Lab # 4: Separation of a Mixture Lab Objective Introduction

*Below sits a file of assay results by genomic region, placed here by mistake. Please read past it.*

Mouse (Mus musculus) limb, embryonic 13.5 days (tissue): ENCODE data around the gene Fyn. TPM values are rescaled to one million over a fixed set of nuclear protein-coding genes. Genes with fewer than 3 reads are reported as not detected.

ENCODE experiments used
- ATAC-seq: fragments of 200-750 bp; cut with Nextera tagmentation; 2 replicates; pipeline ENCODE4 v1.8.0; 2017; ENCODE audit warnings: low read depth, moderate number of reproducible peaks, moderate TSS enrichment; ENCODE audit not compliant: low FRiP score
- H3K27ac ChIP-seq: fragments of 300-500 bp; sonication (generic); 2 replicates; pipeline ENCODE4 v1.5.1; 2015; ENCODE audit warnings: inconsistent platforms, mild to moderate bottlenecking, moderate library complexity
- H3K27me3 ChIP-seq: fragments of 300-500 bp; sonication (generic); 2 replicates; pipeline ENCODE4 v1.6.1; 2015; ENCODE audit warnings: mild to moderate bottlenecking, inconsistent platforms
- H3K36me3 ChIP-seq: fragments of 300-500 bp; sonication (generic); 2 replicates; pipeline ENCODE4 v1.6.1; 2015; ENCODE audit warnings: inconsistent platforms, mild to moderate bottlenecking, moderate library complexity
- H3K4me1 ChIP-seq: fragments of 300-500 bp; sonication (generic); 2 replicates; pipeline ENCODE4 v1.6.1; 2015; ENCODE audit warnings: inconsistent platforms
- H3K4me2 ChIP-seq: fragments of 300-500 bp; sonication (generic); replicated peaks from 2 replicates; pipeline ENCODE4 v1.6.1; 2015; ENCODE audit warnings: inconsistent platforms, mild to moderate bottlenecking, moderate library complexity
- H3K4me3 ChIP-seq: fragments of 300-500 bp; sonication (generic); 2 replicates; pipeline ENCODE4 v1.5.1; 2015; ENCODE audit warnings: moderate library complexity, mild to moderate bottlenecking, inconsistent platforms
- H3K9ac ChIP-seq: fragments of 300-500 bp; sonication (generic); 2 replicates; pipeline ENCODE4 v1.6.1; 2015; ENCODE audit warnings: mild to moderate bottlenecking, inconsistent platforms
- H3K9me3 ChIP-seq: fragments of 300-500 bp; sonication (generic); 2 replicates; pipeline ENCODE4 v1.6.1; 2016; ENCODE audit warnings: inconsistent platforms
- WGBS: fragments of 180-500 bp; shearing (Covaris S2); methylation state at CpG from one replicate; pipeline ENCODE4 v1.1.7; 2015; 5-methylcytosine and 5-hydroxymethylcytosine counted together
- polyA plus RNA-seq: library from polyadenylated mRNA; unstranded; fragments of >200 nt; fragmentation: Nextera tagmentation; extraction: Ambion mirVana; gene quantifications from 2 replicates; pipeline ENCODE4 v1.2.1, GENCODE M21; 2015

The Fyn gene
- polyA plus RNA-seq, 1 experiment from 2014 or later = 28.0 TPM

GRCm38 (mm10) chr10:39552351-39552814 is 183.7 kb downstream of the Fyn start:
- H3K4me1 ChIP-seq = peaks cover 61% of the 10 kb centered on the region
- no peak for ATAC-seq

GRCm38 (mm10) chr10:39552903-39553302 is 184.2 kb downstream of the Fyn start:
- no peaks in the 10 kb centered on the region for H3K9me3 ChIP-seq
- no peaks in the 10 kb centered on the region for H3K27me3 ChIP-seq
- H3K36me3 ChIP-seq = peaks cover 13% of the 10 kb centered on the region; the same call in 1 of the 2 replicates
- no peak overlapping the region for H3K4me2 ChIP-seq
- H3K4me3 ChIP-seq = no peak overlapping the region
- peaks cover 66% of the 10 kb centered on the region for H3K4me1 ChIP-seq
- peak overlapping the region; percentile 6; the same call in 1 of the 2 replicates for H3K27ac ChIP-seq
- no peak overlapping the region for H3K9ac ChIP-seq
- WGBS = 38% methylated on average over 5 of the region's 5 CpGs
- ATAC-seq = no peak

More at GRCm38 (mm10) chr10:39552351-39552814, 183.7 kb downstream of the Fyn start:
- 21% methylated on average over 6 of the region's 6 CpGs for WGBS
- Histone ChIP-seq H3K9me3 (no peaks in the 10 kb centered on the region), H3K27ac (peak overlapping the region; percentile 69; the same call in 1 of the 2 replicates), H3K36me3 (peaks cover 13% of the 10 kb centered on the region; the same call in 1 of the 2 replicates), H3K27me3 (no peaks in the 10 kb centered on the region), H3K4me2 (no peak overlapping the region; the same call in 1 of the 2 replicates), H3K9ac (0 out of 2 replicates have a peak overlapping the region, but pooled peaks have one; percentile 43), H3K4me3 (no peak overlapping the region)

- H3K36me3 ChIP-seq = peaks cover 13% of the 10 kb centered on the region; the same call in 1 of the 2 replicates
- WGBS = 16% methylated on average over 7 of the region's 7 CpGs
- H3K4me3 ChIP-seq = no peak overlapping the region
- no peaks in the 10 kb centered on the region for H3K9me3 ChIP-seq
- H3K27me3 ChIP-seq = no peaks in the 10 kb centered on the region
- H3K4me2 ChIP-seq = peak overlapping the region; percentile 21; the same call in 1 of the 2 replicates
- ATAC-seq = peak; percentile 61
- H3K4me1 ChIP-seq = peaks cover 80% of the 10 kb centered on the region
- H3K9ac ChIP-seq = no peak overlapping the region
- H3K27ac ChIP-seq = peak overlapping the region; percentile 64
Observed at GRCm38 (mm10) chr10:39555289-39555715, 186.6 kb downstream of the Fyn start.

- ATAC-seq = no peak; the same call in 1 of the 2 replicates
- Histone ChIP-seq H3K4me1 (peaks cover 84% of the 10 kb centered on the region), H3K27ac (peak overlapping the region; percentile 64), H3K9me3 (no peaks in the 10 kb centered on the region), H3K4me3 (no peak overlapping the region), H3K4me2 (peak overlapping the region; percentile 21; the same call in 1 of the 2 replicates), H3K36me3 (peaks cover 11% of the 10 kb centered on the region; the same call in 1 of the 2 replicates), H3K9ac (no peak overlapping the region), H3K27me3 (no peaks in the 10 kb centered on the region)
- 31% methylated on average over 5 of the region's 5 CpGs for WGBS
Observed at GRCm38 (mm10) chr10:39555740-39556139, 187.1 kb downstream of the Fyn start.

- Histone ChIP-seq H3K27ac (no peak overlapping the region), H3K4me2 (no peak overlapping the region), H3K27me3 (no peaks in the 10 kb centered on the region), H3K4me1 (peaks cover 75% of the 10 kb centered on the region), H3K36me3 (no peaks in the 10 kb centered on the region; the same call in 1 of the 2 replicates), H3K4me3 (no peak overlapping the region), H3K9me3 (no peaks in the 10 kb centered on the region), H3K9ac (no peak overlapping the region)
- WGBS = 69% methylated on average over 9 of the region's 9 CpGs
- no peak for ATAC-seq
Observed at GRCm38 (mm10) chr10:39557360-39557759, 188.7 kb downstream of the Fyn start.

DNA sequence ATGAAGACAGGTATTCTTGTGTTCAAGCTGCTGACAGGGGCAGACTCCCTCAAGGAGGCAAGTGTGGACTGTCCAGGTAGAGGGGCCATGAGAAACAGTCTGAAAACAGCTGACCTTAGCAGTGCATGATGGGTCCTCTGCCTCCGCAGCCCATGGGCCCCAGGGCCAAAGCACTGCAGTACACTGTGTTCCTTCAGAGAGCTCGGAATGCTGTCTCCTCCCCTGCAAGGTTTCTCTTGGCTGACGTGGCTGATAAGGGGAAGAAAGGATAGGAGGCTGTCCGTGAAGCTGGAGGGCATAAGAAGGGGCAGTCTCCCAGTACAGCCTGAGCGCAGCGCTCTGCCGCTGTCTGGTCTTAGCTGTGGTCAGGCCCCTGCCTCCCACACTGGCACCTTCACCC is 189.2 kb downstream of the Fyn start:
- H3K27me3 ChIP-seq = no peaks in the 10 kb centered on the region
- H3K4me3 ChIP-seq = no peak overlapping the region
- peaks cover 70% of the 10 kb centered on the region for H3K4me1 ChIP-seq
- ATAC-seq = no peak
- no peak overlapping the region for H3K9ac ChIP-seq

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1 Name: Lab Partner(s): Date Completed: Lab # 4: Separation of a Mixture Lab Accelerated Chemistry 1 Objective You will be given a mixture containing sodium chloride (NaCl, table salt), benzoic acid (C 7 H 6 O 2, a common food preservative), and silicon dioxide (SiO 2, sand). Your goal is to separate the substances and determine the percent of each in the original mixture. Here is the separation scheme: Mixture (NaCl, benzoic acid, sand) Extract with 100 C H 2 O Decant residue Sand (wet) evaporate H 2 O supernatant NaCl, benzoic acid Cool Filter Sand (dry) residue Benzoic acid (wet) evaporate H 2 O filtrate NaCl (solution) Introduction Mixtures are not unique to chemistry; we use and consume them on a daily basis. The beverages we drink each morning, the fuel we use in our automobiles, and the ground we walk on are mixtures. Very few materials we encounter are pure. Any material made up of two or more substances that are not chemically combined is a mixture. The isolation of pure components of a mixture requires the separation of one component from another. Chemists have developed techniques for doing this. These methods take advantage of the differences in physical properties of the components. The techniques to be demonstrated in this laboratory are the following: Extraction. This uses a solvent to selectively dissolve one component of the solid mixture. With this technique, a soluble solid can be separated from an insoluble solid. Decantation. This separates a liquid from insoluble solid sediment by carefully pouring the liquid from the solid without disturbing the solid. Recrystallization. This involves dissolving a mixture of solids in a hot solvent, followed by cooling, and crystallization of the more insoluble material. Filtration. This separates a solid from a liquid through the use of a porous material as a filter. Paper, charcoal, or sand can serve as a filter. These materials allow the liquid to pass through but not the solid. Evaporation. You know what this is. Benzoic acid (dry) AccelLab4-SepMixture 1